WHEREFORE, in view of the foregoing premises, judgment is hereby rendered by the Court in this case ordering the defendant to pay to the plaintiff the sum of P1,208,677.26 representing unpaid bill for additional works performed by it and the sum of P23,150.25 representing the amount deducted or withheld from the contract price due to the plaintiff, together with interests thereon at the rate of 6% per annum to be computed from the date of filing of the complaint in this case until the full payment of said sums before finality of judgment. Thereafter, i[f] the amount adjudged remains unpaid, the interest rate shall be 12% per annum computed from the time when the judgment becomes final and executory until fully satisfied (pursuant to the ruling laid down in Eastern Shipping Lines, Inc. vs. Court of Appeals, 234 SCRA 88)

The Court also hereby orders the defendant to pay to the plaintiff the sums of P10,000.00 as attorney's fees and P4,000.00 as expenses of litigation.

No pronouncement is hereby made as to cost of this suit.[31]

The trial court found NAPOCOR liable to pay for the costs of the segregation of the unserviceable poles from the serviceable ones at the Mansilingan Stockyard in Bacolod City (port of origin); for the clearing of the stockyard in San Jose, Mindoro; and for the extended time to effect the delivery of about 435 wood poles from the pier in San Jose, Mindoro to the stockyard in Pulang Lupa Diesel Power Plant caused by the longer distance of 17 kilometers as compared with eight kilometers, which was stipulated in the contract. It likewise ruled that the P23,051.25, withheld or deducted by NAPOCOR from the contract price, should be given to Premier because the contract price was a lot price. It explained:

In the first place, the segregation of poles at the point of origin does not appear to be included in, or covered by, the contract entered into and executed by and between the parties on August 2, 1996. What is included in the said contract is segregation of "delivered items at the designated stockyards." So, what is stipulated in the contract is segregation of delivered poles at the delivery points or points of destination. The said provision in the contract clearly does not cover segregation of poles to be delivered from the hauling point or point of origin. Indeed, there is a world of difference between poles to be delivered and poles already delivered. Since the plaintiff was made by the defendant to perform segregation of serviceable poles from the unserviceable ones at the point of hauling or origin, the defendant must pay the plaintiff for the performance of said job or services. The plaintiff is entitled to compensation because of facio ut des which, i[f] translated into English, means "I do that you may give" (Perez vs. Pomar, 2 Phil. 682). In other words, the defendant is contractually liable to pay the plaintiff for such segregation job the total cost of which is P964,900.00, and the defendant significantly has not bothered to contest or question the computation of such cost.

x x x x

However, even if it be granted arguendo that the plaintiff was not asked by the defendant to do the segregation works at Mansilingan, Bacolod City, still the defendant must compensate the plaintiff for such works for its benefit because of the principle that no one must be unjustly enriched or benefited at the expense of another (Article 2142 of the New Civil Code of the Philippines).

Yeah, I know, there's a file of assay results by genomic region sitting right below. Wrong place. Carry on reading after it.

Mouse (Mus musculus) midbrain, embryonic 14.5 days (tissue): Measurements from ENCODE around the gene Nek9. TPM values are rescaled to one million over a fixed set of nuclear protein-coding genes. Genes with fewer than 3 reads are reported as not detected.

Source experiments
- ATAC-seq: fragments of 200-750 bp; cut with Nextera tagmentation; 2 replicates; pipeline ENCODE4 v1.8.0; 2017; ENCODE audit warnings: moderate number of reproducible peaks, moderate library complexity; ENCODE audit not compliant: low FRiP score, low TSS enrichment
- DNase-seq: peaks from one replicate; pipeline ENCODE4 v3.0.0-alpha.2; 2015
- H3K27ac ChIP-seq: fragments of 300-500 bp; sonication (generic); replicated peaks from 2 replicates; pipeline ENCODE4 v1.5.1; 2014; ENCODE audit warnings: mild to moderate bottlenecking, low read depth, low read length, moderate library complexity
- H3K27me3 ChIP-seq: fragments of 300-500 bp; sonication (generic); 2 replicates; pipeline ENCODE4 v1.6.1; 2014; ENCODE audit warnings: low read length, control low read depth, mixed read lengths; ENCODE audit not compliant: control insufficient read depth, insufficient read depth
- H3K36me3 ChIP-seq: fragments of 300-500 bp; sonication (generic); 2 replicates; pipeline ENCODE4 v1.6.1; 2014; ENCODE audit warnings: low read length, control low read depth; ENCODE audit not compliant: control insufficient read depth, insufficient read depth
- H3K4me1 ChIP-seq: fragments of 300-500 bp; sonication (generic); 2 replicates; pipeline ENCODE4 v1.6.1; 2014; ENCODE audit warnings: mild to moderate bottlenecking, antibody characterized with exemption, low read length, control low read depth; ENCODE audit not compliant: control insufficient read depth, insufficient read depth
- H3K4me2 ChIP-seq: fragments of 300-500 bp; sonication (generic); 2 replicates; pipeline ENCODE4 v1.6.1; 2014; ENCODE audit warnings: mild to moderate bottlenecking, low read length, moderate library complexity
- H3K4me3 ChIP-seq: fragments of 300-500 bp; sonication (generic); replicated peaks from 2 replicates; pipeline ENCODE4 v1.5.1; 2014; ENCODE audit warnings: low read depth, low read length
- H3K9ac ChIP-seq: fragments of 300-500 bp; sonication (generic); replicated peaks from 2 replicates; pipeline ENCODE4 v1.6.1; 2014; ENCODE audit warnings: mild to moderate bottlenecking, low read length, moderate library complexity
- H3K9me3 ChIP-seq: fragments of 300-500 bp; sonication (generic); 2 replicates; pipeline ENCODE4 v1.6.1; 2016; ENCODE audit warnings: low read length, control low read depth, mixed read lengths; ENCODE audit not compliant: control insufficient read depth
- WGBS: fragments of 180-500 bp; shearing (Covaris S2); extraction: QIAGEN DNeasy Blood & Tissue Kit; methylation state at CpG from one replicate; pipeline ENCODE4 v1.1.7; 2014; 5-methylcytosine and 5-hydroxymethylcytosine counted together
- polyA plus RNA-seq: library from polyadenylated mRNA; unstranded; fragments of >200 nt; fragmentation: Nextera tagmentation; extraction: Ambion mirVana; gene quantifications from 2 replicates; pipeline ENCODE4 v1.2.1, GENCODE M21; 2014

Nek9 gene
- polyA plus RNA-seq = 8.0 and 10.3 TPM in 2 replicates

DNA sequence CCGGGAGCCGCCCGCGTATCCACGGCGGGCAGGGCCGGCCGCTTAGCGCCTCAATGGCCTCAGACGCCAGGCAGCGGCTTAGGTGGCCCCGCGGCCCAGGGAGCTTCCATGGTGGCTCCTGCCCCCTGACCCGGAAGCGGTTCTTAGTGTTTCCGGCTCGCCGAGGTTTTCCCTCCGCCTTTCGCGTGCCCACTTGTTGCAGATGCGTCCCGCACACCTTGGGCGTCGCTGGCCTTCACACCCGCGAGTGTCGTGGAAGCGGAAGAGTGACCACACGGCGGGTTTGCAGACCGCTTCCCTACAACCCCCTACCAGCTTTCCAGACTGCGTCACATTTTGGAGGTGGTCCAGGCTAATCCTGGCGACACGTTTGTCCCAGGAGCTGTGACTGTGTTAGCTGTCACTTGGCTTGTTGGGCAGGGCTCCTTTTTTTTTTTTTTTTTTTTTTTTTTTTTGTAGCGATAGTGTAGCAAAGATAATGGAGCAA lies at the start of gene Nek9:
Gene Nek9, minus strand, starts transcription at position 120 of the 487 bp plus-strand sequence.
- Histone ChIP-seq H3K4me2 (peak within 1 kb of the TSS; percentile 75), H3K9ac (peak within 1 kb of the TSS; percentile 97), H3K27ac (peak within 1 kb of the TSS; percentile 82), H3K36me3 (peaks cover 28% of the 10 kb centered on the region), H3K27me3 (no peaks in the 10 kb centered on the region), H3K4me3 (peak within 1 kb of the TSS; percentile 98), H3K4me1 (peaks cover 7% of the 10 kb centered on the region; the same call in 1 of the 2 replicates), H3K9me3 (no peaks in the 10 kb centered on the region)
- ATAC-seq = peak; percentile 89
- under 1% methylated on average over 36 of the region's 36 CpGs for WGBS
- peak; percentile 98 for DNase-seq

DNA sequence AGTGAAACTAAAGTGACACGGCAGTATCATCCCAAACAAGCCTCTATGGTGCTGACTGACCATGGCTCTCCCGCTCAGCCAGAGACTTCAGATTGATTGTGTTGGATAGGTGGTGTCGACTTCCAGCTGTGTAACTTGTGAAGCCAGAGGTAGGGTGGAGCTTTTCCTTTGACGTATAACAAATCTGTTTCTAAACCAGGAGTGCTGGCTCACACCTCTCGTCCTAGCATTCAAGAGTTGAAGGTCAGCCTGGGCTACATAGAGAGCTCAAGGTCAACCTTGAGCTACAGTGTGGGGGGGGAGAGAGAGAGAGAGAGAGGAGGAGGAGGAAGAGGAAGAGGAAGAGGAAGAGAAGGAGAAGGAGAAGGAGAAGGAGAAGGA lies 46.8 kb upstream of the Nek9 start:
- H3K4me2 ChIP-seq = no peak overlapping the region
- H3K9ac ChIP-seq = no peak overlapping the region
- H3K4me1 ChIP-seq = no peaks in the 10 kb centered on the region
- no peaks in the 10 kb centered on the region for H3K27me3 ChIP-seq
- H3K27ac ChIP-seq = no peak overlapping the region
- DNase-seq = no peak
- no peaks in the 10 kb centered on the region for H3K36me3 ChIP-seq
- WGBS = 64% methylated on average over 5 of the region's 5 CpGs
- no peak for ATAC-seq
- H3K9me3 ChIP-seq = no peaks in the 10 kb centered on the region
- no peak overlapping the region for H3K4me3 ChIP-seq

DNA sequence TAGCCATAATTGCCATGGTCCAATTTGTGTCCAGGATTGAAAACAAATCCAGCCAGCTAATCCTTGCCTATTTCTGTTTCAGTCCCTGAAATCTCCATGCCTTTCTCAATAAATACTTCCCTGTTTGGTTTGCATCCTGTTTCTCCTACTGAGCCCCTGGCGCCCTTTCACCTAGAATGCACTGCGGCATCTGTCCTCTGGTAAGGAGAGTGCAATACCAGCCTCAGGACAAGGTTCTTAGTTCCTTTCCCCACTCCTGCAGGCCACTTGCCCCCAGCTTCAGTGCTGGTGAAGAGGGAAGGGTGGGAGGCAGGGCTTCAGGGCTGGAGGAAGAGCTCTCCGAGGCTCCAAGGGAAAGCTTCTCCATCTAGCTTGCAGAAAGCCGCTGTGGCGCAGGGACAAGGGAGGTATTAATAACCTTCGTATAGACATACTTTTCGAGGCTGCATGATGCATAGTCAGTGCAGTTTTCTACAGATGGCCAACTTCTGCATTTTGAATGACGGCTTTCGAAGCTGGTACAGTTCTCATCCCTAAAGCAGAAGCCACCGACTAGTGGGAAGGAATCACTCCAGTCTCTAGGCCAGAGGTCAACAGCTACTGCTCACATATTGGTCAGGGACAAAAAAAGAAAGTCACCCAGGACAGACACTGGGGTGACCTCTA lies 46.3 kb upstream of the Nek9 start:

In the second place, it appears also that the clearing job performed by the plaintiff in the stockyard of the defendant in the latter's Pulang-Lupa Diesel Power Plant in Mindoro and the extended time to effect the delivery of 435 poles from the pier in San Jose, Mindoro to its stockyard there are not covered by the contract executed by and between the plaintiff and the defendant on August 2, 1996, as supplemented by an agreement signed by them on June 10, 1997 (Exhibit 2). A reading of said contract will bear this out. It is not true that the sum of P65,000.00 as agreed upon by the defendant on August 19, 1996 to be paid additionally to the plaintiff for the change of delivery point in Mindoro took care of all cost incurred by the said change-order. The sum of P65,000.00 only represented the costs of additional fuel oil and lube oil. This fact is unmistakably borne by the defendant's communication to the plaintiff dated August 20, 1996 (Exhibit F) and the supplemental Agreement signed by the parties on June 10, 1997 (Exhibit 2). Of course, the defendant cannot deny that it asked the plaintiff to perform the revised hauling and delivery jobs in San Jose, Mindoro. The defendant really asked the plaintiff to perform the said revised hauling and delivery jobs, as can be gleaned from the defendant's communications to the plaintiff dated August 13, 1996 (Exhibit D) and August 20, 1996 (Exhibit G) and the certifications issued by Mr. De Mesa, the Island Grid Project Manager of the defendant, and Mr. Villanueva, the Island Grid Project Property Officer of the defendant, on November 7, 1996 (Exhibit H) and October 2, 1996 (Exhibit J). So, the defendant is contractually liable to pay to the plaintiff for performing the revised hauling and delivery jobs in San Jose, Mindoro which entailed an additional cost of P243,777.26. The revision of delivery point asked by the defendant for the delivery of poles in Mindoro partakes of a change-order in contract's parlance. As the defendant did not bother to contest the computation of said additional cost, the Court considers the said computation of cost as accurate.